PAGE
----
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(London) - British Prime Minister Tony Blair should demand an end to Pakistan’s use of torture and “disappearances” in both the fight against terrorism and internal political conflicts, Human Rights Watch said today. Blair is scheduled to visit Pakistan this week and meet with the country’s military ruler, President General Pervez Musharraf.

Human Rights Watch has documented a pattern of “disappearances,” arbitrary detention, and torture by the Pakistani security services in counterterrorism operations across Pakistan. Some of these cases have involved individuals with personal connections to the UK or who are suspected of planning or participating in offenses in the UK. Human Rights Watch urged the British government not to be complicit in Pakistan’s practice of using enforced disappearances, arbitrary detention and torture as part of counterterrorism efforts. The British government should also press Pakistan to take concrete measures to end these abuses.

“Blair should unequivocally affirm his government’s commitment to the global ban on torture by publicly telling Musharraf that the UK will not condone Pakistan’s use of torture in the fight against terrorism,” said Brad Adams, Asia director at Human Rights Watch. “Torture is so rampant in Pakistan, and the UK’s counterterrorism relationship with Pakistan so important, that Blair cannot remain silent.”

Salahuddin Amin, a British national who has been charged in the UK with conspiracy to cause an explosion, appeared before a London magistrate in February 2005 and told the media that, prior to his return to and arrest in the UK, he was illegally detained in Pakistan for 10 months. While in detention, Amin alleged he was “tortured mentally and physically and subjected to interrogation by British, American and Pakistani intelligence authorities.” His trial is underway in the UK.

Last year Britain’s highest court, the Law Lords, ruled unanimously that evidence gained through torture outside of the country cannot be used in British courts. The use of such evidence is explicitly prohibited by the Convention against Torture, to which the UK is a party. The rampant use of torture in Pakistan makes it almost impossible to prosecute many of the British suspects detained in Pakistan.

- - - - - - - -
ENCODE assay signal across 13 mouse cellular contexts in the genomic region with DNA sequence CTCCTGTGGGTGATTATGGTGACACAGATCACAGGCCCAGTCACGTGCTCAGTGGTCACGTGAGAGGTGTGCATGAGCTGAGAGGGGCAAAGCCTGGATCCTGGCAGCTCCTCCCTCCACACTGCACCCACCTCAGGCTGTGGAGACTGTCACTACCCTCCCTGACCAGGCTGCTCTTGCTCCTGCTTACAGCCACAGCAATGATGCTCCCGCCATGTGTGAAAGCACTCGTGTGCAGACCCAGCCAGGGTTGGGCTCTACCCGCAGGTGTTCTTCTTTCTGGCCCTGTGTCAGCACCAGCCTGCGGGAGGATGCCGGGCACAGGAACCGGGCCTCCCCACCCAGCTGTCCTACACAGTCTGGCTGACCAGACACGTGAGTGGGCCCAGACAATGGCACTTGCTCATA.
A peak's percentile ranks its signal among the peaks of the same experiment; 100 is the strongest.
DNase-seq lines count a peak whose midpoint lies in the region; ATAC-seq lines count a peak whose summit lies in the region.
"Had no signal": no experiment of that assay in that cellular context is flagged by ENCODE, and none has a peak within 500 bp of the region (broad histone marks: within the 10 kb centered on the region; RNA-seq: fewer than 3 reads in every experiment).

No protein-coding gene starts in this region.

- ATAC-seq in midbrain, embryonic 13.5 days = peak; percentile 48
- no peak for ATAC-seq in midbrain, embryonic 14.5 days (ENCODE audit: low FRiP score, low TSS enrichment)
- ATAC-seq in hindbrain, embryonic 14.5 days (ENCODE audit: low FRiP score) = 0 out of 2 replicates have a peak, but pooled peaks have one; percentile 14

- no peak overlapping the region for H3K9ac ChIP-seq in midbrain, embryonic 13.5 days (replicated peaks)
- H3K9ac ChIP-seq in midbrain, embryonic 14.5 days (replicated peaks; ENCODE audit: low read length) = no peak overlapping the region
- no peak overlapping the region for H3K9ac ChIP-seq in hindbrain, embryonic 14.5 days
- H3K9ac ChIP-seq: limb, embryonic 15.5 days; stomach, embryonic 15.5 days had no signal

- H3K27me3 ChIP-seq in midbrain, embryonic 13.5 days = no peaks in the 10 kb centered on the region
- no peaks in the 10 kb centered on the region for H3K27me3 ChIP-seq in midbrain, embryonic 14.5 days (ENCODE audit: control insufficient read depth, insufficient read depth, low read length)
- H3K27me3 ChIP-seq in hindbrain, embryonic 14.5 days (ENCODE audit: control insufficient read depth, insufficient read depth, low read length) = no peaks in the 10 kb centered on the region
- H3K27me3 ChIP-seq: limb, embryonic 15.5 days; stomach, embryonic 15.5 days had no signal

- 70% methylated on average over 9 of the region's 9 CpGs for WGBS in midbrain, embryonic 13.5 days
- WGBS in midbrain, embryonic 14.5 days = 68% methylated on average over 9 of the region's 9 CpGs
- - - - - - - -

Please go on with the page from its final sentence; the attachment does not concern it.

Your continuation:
Abuses by Pakistani military and civilian authorities against political opponents of the government – including extrajudicial killings, “disappearances,” torture and arbitrary arrests – have also increased dramatically under Musharraf’s rule. Pakistan’s military and its intelligence agencies have tortured and forcibly “disappeared” scores of people in the volatile southwestern province of Balochistan, where the government has confronted an armed rebellion by tribal militants operating under the umbrella of the Balochistan Liberation Army. In Pakistan’s Federally Administered Tribal Areas, an aerial attack by the military on October 30 in the town of Khar in Bajaur Agency killed 82 people, including several children. A military spokesman claimed the dead were all militants and rejected calls for an independent investigation.

Human Rights Watch urged Blair to tell Musharraf that Pakistan cannot be a partner in the fight against terrorism so long as it practices torture of suspects. Musharraf must take all necessary steps to end torture and remove perpetrators from Pakistan’s security forces.

“The UK’s counterterrorism partnership with Pakistan must be conducted within the ambit of internationally accepted legal standards,” said Adams. “Blair should insist on an independent investigation into the aerial attack in Bajaur and an end to ‘disappearances’ across Pakistan.”

Human Rights Watch also urged Blair to press Musharraf to restore civilian rule and hold free and fair elections.

Musharraf came to power in a 1999 coup and was internationally ostracized until he joined the US-led “war on terror” after September 11, 2001, and received strong Western support. The Pakistani constitution prohibits the chief of the army from holding a political office. In 2003, Musharraf pledged to step down as either army chief or president, but reneged the following year. Recent statements by Musharraf and military-backed politicians have made clear that he intends to stay on as army chief and president beyond the date set for elections in 2007.

“Musharraf came to power by force, and Blair should remind him that the rule of law does not flow from the barrel of a gun,” said Adams.

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